23 October, 2023

Do you use control over your partner to get what you want? 

Controlling partners use power and control through manipulative behaviours such as blame, guilt, and criticism. Controlling behaviour becomes abusive when it’s coercive or threatening. 

Coercive control is a form of domestic abuse that can cause serious ongoing harm. It can exist on its own without physical abuse, and might include behaviours such as guilting your partner for spending time away from you or wanting to know where they are and who they’re with at all times. 

A lot of the time, the use of control in a romantic relationship stems from insecurities and fear of abandonment. 

“Control is really an illusion and will not create a loving, safe relationship where two people can be totally themselves and grow together,” explains Relationship Counsellor and Regional Manager, Val Holden. 

“In fact, it can create the opposite, where two people are living in a stressful, unhealthy relationship where no one gets their needs met.” 

If you notice controlling behaviours in yourself, it’s important to address these unhealthy patterns early to create a healthier dynamic and prevent further harm. 

Val explores the use of control in relationships and offers some advice for how to stop trying to control your partner. 


Why might someone use control in their relationship?

There are many reasons why someone might use control in their relationship, such as: 

  • Anxiety 
  • Jealousy 
  • Low self-esteem and insecurities 
  • Growing up around unhealthy relationships 
  • Past experiences of abandonment from partner/s or loved ones 
  • Wanting to assert gender stereotypes (e.g. belief that men should be dominant over women). 

    “Fear of losing someone you love is often the driving force behind control in a relationship,” Val explains. 

    “This can make you act in a very jealous way and want to control and know exactly what your partner is doing and where they are at all times.” 

    Whether the person using control is aware of these tactics or not, they often don’t realise that they can ultimately drive their loved one away, not keep them close. 

    Controlling behaviours can even feel like a knee-jerk response out of fear or desperation when anxiety and jealousy in a relationship are triggered.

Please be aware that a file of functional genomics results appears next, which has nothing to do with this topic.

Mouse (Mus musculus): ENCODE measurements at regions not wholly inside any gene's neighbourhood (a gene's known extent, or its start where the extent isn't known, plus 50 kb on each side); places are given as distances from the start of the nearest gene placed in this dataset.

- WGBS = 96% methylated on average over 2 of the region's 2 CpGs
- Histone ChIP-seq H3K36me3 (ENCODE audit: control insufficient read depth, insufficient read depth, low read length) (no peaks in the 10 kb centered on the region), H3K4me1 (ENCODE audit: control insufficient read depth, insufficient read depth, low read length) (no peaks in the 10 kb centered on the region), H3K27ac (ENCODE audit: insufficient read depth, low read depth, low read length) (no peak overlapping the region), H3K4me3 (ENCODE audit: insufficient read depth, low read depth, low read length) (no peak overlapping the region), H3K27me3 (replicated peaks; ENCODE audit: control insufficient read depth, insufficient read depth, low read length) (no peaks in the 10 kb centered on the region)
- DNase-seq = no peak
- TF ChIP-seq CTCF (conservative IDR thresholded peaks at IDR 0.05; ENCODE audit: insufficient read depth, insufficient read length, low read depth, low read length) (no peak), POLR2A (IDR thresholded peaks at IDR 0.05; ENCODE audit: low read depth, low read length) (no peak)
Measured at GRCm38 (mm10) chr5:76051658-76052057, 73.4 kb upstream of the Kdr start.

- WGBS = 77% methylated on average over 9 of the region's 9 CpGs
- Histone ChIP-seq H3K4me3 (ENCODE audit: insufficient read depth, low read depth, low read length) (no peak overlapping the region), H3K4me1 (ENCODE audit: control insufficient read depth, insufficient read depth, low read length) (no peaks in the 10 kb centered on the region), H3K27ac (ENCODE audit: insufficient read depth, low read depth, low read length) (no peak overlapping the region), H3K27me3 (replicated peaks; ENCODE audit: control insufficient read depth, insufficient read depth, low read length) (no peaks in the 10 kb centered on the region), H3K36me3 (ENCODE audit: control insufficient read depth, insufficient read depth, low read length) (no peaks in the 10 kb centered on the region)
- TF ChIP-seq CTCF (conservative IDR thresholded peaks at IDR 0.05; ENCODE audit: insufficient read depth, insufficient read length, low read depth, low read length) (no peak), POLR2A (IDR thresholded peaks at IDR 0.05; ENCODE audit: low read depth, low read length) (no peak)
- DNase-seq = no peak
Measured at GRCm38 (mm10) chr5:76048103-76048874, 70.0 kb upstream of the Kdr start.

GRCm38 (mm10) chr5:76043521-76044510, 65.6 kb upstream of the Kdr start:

Why is control in relationships damaging?

    Control in any relationship can cause serious damage – whether it’s within a romantic relationship, between family members, or in the workplace. 

    “Wanting to control another person’s actions, behaviours, and beliefs is not a healthy way to behave in a relationship,” says Val. 

    “The other person can feel threatened, afraid, stifled, and not able to be themselves.” 

    While control is often used to keep your partner close, it often results in the opposite, Val explains. 

    “Trying to control your partner may result in them not sharing with you,” she says. 

    “This can then feed into your own fears and insecurities, which will trigger your need to find out what is happening. You may get upset and angry, start asking lots of questions, make accusations, and end up arguing and fighting.” 

    This can start the vicious cycle of mistrust and lying. One party is increasingly frightened to be open so begins to hide where they’re going and what they’re doing. 

    The controlling partner begins to feel left out, rejected, and paranoid, which may exacerbate their insecurities and need to assert control over their partner. 


    How to Stop Trying to Control Your Partner

    The good news is you can address these behaviours and make healthy changes for yourself and your partner. 

    Val suggests the following approaches to try to address the issue and find healthier ways to cope: 

    • Seek personal counselling – This can help you work on understanding yourself, how you tick, and what makes you fearful, insecure, angry, sad, or hurt.   
    • Learn your attachment style – This is something your counsellor can also help you with. It can help you understand how you relate to your intimate partners and how much of your self-worth and happiness is dependent on them. 
    • Practise open communication – Some people use control because they don’t know how to communicate their feelings. Try being honest with your partner and let them know how you’re feeling. For example, you might explain: “When you leave and don’t tell me where you’re going, I feel scared that you won’t come home, and I worry about our future.” 
    • Recognise the feeling and take a step back – If you feel yourself starting to react, remove yourself from the situation until you can respond calmly. Find some time to reflect, breathe, and do some positive self-talk. Only communicate with your partner once you’ve regulated your emotions and can have a respectful conversation. 


      Seeking Help for Controlling Behaviours

      Learning about yourself and the reasons why you’re using control over your partner can be an important first step to making healthy changes for your relationship. Both you and your partner deserve to feel safe and secure in your relationship. 

      Our counsellors can help you identify and address any underlying issues within yourself that may contribute to harmful relationship patterns. 

      You can call 1300 364 277 to make an appointment or to learn more about our counselling services here. 

      We explore more examples of coercive control in this article